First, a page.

University of Wisconsin–Madison

Current Research

On-Going Clinical Trials

Current Research Areas

  1. Quantification of Hepatic Steatosis
  2. Quantification of Hepatic Iron Overload
  3. Quantification of Perfusion in Liver Tumors
  4. Quantification of Liver Hemodynamics
  5. New Hepatobiliary Contrast Agents
  6. Improved Abdominal MR Imaging
  7. Comparison of Contrast-Enhanced Magnetic Resonance Imaging (CE-MRI) with Contrast-Enhanced Computed Tomography (CE-CT) for the Detection of Appendicitis
  8. New Techniques for Imaging near Metal
  9. Improvements in Quantitative Diffusion-Weighted Imaging

Quantification of Hepatic Steatosis

Non-alcoholic fatty liver disease (NAFLD) is the most common chronic liver disease of both adults and children in the United States. The prevalence of hepatic steatosis likely exceeds 20% of the US and is increasing, paralleling the current epidemic of obesity and its association with metabolic syndrome and diabetes.  Early detection and treatment may halt or reverse progression to liver injury, inflammation, fibrosis and, ultimately, cirrhosis, which has dreaded complications including liver failure, portal hypertension and hepatocellular carcinoma. Liver biopsy, the current clinical gold standard to assess liver fat and diagnose NAFLD, is not conducive to the repeated measurements necessary to monitor liver disease and/or treatment because of the risk of bleeding, expense, and most importantly, poor sampling variability. LIRP currently focuses on the validation of proton density fat fraction measurements as compared to other invasive and non-invasive methods like MR Spectroscopy, Computer Tomography and Biopsy. Since fatty infiltration is known to be inhomogeneous throughout the liver, LIRP focuses also on establishing techniques evaluating the entire liver instead of single samples like MRS or Biopsy.

Quantification of Hepatic Iron Overload

Excessive accumulation of iron in the liver can affect both adult and pediatric populations. Surplus iron is toxic and requires treatment aimed at reducing body iron stores. Measurement of liver iron is critical for the detection and staging of iron overload, and for the monitoring of iron-reducing chelating therapies, which are expensive and have significant side effects. MRI is a widely available, accessible, and safe technology, and it is very sensitive to the presence of iron in tissue.  MRI-based techniques for liver iron quantification include relaxometry (measuring the rate of decay of the signal) and susceptometry (estimating the magnetic susceptibility of tissue based on its effects on the magnetic field). In this project, we are developing and validating novel relaxometry and susceptometry techniques for rapid, accurate, precise, robust, and reproducible MRI-based liver iron quantification.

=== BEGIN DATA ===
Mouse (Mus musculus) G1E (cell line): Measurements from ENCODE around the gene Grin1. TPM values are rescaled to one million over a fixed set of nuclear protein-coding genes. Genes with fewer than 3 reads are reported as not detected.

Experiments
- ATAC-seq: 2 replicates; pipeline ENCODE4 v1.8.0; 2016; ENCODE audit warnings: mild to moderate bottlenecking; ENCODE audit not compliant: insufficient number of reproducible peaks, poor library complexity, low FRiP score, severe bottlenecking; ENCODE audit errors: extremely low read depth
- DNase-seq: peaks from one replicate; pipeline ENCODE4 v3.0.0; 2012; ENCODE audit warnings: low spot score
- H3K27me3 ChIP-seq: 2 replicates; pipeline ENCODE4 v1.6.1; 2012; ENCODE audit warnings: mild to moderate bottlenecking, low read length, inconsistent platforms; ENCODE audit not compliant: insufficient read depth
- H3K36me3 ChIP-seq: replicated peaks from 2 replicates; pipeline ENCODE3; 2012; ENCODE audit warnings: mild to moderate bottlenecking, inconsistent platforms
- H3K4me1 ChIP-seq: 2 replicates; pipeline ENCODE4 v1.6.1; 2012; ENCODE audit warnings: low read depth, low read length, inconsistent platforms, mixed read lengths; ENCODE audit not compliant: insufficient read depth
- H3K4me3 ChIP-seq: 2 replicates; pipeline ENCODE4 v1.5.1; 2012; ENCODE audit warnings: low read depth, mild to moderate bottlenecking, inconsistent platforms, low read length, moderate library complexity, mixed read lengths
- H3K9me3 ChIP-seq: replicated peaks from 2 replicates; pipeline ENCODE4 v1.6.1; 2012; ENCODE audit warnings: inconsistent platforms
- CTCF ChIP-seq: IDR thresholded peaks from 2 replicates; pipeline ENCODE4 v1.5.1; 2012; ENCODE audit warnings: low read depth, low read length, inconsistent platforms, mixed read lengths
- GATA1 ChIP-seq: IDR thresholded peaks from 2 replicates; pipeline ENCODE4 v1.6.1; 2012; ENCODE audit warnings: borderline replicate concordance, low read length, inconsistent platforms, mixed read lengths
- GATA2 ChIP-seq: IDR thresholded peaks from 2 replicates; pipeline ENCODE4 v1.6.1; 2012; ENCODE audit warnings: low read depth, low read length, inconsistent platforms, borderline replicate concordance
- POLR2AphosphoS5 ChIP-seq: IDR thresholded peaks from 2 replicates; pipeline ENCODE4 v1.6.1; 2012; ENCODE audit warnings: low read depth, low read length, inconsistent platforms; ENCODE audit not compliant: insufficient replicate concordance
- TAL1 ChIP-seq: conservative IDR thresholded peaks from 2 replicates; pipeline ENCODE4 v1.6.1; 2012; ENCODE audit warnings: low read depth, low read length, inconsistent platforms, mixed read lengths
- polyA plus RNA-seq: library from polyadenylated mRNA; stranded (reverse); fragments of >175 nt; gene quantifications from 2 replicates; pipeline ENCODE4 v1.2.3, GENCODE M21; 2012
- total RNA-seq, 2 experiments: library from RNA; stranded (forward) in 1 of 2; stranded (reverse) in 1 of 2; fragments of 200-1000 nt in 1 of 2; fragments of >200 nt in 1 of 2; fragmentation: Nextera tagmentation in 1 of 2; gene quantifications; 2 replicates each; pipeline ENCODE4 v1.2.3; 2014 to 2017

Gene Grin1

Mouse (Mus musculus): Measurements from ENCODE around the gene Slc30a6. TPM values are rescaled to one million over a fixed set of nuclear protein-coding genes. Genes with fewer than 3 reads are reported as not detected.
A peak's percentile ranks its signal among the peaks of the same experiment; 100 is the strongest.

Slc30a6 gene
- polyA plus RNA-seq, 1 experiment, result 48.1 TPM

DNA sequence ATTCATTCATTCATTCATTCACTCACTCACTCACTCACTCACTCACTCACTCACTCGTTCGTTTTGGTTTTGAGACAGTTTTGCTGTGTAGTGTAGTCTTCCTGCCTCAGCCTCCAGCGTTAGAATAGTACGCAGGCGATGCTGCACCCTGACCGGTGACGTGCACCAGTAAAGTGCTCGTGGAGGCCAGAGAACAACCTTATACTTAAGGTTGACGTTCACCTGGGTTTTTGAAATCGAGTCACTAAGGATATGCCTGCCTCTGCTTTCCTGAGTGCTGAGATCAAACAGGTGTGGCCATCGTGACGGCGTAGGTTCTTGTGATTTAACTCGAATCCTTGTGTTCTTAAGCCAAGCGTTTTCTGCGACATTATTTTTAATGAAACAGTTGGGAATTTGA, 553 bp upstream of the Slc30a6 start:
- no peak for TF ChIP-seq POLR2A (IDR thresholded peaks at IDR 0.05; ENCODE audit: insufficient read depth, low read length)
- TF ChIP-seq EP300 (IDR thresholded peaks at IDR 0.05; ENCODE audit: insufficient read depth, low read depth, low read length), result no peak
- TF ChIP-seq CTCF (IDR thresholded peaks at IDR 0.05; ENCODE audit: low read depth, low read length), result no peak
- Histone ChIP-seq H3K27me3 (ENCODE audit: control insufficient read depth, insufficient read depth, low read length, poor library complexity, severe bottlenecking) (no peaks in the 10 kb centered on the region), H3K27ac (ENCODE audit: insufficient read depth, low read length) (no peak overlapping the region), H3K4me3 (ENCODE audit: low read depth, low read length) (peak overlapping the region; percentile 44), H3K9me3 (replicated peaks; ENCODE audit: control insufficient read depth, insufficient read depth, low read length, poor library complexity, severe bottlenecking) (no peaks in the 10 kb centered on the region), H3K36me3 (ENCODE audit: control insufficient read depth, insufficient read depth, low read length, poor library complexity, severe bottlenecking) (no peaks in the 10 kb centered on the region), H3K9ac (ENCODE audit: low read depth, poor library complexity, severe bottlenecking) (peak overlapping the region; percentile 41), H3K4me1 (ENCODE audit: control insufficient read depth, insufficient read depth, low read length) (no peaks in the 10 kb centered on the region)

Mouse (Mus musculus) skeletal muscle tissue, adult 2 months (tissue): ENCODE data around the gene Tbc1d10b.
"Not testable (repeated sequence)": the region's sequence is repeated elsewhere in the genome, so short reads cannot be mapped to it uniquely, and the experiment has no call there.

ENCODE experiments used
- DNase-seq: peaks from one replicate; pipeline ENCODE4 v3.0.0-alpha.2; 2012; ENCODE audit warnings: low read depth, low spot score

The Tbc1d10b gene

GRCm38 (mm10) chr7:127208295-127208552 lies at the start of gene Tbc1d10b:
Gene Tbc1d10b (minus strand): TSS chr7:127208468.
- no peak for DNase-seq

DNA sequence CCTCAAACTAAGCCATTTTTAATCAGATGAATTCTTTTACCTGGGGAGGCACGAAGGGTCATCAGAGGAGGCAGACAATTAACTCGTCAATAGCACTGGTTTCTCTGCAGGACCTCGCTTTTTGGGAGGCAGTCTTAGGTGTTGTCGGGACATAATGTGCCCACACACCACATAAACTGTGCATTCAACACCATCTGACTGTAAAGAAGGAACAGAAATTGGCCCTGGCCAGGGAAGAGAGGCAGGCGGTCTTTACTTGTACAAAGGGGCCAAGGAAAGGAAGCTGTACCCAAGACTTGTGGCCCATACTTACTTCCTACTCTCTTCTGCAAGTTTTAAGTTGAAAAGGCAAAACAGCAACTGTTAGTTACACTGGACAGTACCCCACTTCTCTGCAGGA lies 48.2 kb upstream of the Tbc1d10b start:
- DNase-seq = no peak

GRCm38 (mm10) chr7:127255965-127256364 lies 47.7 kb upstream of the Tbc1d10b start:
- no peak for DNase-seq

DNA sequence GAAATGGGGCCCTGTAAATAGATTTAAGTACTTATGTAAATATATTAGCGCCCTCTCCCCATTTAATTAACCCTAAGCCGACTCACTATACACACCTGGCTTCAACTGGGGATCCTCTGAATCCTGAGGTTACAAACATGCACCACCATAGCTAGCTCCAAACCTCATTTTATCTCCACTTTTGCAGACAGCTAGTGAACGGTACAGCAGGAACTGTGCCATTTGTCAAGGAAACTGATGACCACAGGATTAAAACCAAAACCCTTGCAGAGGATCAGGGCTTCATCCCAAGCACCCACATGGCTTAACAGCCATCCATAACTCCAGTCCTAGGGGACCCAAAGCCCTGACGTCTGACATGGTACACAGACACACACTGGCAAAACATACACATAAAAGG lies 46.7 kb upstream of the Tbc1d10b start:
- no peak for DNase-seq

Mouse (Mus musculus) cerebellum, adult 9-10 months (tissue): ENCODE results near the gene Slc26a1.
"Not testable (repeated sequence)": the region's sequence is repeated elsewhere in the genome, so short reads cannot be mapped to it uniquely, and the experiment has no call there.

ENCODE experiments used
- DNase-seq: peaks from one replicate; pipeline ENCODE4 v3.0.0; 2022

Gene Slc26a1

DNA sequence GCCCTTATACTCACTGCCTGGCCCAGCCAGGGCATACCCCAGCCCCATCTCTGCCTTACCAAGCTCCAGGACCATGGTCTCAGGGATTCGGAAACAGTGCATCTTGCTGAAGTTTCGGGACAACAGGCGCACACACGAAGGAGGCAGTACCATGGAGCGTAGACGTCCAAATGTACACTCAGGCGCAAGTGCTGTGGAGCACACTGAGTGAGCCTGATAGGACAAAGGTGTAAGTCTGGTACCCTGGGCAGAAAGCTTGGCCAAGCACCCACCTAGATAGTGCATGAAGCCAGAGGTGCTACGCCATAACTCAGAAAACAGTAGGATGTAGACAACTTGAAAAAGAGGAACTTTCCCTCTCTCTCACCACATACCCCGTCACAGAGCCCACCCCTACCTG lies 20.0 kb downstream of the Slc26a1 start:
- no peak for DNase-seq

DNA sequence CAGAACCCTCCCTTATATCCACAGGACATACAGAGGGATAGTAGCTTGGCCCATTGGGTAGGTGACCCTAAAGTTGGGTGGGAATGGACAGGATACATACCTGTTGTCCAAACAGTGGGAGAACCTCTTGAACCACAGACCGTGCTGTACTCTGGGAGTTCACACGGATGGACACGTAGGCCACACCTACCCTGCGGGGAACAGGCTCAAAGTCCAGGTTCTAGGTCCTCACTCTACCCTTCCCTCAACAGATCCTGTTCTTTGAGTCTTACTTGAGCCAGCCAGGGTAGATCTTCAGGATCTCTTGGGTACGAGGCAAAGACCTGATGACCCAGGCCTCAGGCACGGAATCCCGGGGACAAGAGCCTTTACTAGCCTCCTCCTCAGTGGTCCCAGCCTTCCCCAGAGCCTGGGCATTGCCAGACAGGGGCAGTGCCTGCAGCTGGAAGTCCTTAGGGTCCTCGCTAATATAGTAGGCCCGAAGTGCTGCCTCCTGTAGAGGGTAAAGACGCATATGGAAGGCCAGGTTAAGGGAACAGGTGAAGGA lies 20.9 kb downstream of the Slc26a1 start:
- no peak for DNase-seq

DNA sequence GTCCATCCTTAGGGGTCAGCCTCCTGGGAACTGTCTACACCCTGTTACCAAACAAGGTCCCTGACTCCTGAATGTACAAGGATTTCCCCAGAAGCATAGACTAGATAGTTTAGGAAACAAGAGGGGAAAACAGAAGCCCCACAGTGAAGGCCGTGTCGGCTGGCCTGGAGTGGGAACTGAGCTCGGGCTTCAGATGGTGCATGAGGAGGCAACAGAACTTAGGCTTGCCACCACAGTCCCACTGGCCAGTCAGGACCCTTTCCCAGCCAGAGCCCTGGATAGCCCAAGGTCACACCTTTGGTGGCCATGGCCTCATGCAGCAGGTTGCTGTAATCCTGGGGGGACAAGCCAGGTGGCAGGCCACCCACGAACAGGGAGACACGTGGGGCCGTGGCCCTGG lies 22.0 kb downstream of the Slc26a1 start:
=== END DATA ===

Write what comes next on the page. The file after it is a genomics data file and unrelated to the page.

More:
Quantification of Perfusion in Liver Tumors

Funded by a American Recovery and Reinvestment Act (ARRA) grant from the NIH, this project aims to develop and validate quantitative measures of local blood flow (perfusion) to liver tumors. Increasingly, many tumors are being treated with anti-angiogenic agents such as bevacizumab and soranfenib. Although effective in many patients, these agents may not demonstrate a detectable treatment response for many months when using conventional CT and MRI methods. By quantifying blood flow to liver tumors accurately, we aim to detect changes in blood flow to tumors in 2-3 days, as an early biomarker of tumor response. This project is developing and validating novel Cartesian and non-Cartesian based methods for more accurate quantification of perfusion in liver tumors.

Quantification of Liver Hemodynamics

Non-invasive assessment of the hepatic vasculature and its hemodynamics using current approaches such as Doppler ultrasound and conventional 2D phase contrast MRI (2D PC-MRI) is challenging due to the dual blood supply to the liver and its complex and variable anatomy, specially in patients with portal hypertension. The use of 4D magnetic resonance imaging methods for assessing blood flow, allows the co-registration of anatomical and hemodynamic information in the vessels of interest. A time resolved 3D radial PC-MRI method developed in the MR flow group UW-Madison, have demonstrated feasibility of qualitative flow visualization and quantification in the abdominal circulation, with high spatial resolution and large volumetric coverage using 3D radial undersampling strategies. In general the purpose of this project is to comprehensively investigate the abdominal vasculature in patients with portal hypertension using a time-resolved 3D (“4D”) PC-MRI method featuring radially undersampling (PC-VIPR).

New Hepatobiliary Contrast Agents